Help students in their personal and educational development.
When an injury or illness strikes, a patient’s life can completely change: Getting dressed is difficult when only one arm is working, and answering the phone is a challenge when you can no longer speak clearly. An Occupational Therapist puts together plans to help the patient improve, but the patient must practice and put those plans to work.
That’s where you — the Occupational Therapy Technician — come in. An Occupational Therapy Technician helps the patient master the exercises and perform them properly.
At the beginning of each session, you study the Occupational Therapist’s plans and determine what exercises you’ll perform that day. As an Occupational Therapy Technician, you don’t devise plans of your own. Your job, instead, is to describe each exercise to the patient, and demonstrate how it should be done. Then, you watch as the patient performs it.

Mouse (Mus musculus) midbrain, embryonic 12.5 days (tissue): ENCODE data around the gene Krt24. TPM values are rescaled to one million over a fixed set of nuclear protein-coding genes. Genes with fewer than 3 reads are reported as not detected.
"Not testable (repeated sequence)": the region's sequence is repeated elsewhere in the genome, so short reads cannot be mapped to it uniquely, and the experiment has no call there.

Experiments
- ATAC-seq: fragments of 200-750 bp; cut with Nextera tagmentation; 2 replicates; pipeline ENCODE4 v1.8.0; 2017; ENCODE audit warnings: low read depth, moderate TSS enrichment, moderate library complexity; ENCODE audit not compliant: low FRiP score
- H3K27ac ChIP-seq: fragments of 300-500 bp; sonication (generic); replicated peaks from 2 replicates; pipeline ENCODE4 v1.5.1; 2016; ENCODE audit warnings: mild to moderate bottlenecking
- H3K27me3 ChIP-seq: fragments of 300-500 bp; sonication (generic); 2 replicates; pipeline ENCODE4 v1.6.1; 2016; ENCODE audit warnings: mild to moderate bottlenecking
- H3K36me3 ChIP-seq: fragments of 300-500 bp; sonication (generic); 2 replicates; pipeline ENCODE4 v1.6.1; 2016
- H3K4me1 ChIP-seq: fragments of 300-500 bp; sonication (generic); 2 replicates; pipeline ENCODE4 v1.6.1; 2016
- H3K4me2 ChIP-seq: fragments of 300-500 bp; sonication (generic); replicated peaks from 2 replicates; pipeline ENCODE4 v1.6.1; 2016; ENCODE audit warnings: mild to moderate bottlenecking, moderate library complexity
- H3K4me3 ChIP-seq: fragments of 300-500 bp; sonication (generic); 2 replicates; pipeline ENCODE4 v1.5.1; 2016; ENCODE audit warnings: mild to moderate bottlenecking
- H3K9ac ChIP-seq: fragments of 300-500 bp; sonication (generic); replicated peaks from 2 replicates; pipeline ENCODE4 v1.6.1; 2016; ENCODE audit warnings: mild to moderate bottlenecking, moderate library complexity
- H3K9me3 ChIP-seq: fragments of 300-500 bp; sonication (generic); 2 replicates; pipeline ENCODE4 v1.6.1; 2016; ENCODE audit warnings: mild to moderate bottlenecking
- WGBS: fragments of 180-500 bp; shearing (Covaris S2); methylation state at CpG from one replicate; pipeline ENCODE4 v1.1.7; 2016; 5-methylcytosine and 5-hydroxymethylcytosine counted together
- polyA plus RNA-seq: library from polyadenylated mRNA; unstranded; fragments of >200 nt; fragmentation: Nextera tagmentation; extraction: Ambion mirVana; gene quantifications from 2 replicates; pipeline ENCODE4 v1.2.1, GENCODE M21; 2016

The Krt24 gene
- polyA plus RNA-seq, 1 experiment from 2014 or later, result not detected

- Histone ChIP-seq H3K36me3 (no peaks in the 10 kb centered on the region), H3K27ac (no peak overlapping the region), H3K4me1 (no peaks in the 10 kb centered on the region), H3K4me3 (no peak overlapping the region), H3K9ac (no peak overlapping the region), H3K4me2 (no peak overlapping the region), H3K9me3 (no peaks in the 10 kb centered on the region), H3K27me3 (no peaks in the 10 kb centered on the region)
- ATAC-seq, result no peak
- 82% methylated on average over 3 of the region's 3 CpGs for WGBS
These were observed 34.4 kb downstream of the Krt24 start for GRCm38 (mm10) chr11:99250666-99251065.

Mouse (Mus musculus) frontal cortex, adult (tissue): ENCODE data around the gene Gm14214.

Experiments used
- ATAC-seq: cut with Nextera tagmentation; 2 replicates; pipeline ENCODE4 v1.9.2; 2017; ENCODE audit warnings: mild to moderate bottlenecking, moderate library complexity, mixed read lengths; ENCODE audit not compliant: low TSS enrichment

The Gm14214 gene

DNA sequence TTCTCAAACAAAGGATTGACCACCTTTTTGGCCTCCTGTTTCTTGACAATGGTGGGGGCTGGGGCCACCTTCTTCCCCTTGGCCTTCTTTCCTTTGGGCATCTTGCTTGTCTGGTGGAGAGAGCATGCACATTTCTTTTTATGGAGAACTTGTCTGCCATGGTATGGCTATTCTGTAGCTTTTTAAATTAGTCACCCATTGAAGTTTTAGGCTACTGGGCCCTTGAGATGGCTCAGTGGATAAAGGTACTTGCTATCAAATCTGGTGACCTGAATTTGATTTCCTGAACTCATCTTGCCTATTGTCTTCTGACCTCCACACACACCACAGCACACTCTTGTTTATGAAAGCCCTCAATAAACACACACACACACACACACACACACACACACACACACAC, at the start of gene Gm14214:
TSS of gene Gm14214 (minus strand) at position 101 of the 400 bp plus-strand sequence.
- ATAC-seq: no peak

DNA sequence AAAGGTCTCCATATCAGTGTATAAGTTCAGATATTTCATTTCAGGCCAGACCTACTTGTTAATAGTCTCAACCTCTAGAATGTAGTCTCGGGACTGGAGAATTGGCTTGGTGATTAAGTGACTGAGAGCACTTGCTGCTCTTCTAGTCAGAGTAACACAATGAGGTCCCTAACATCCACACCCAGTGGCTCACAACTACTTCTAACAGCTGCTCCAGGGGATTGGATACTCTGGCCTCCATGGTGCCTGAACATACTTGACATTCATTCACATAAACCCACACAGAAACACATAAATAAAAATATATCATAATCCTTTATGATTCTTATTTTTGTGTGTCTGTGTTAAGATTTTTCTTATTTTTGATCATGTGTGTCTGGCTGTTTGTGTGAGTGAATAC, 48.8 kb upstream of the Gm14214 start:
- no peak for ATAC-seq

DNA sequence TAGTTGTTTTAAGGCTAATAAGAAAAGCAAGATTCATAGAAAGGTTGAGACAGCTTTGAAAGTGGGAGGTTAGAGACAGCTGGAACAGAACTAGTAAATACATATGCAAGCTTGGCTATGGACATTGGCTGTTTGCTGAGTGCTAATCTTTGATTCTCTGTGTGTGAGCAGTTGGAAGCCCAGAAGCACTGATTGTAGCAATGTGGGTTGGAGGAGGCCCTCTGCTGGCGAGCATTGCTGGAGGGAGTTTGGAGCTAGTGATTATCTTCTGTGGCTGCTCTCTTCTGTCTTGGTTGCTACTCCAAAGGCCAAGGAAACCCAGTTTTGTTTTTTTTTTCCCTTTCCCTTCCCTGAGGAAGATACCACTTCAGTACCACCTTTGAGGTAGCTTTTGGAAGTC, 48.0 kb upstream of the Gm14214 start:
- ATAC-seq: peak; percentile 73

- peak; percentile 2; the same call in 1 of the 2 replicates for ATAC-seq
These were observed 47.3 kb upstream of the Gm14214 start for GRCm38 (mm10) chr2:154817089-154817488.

In some exercises, you replicate the patient’s office and show them how to type, file, or perform work in a new way. In others, you ask patients to remember cards that you show them. In still others, you teach them to enunciate and speak without slurring.
At the end of each session, you write notes for the patient’s Doctor describing how the patient is progressing. Sometimes, you measure the patient’s strength, flexibility, or mental capacity, and you record the results of those tests as well. Patients can become irritable and angry during your sessions, and you do your best to remind them of their major goals. Returning to work may not be a thrill, but leaving pain behind may certainly be worthwhile.